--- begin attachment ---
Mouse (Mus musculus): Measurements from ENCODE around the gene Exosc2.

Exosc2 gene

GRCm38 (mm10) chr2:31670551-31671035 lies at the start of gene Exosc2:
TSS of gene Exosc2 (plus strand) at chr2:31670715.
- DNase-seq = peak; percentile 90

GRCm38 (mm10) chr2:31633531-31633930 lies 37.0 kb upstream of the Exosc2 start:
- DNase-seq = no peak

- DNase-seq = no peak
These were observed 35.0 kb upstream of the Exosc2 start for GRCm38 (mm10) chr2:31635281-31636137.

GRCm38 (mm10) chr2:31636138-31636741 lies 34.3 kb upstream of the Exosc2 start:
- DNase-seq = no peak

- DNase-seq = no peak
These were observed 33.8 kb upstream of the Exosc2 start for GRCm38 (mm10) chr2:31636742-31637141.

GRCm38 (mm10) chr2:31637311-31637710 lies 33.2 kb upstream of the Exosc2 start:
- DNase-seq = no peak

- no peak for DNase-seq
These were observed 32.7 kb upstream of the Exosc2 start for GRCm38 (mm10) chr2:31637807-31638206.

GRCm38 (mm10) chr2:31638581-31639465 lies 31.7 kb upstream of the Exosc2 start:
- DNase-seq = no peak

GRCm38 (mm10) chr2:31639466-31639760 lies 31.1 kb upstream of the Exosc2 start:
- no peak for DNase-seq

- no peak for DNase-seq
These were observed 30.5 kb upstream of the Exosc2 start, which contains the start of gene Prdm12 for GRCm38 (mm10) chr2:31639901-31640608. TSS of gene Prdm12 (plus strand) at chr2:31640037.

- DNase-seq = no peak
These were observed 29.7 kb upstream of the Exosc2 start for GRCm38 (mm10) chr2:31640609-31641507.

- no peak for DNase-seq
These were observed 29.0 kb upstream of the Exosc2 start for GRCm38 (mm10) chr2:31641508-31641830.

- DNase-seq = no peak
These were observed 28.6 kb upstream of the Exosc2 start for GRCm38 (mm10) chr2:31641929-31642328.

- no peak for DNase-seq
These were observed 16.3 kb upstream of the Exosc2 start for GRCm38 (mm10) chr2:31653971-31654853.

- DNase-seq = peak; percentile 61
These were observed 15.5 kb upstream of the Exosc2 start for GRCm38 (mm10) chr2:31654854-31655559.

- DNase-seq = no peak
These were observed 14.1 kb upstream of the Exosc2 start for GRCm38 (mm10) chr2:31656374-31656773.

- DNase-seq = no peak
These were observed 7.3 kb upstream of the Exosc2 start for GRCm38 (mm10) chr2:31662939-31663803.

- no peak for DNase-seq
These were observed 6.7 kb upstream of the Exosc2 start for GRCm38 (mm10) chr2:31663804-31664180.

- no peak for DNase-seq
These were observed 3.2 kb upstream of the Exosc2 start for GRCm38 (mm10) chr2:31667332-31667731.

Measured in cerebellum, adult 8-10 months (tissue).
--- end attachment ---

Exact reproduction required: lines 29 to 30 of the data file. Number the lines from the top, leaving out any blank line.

These were observed 28.6 kb upstream of the Exosc2 start for GRCm38 (mm10) chr2:31641929-31642328.

- no peak for DNase-seq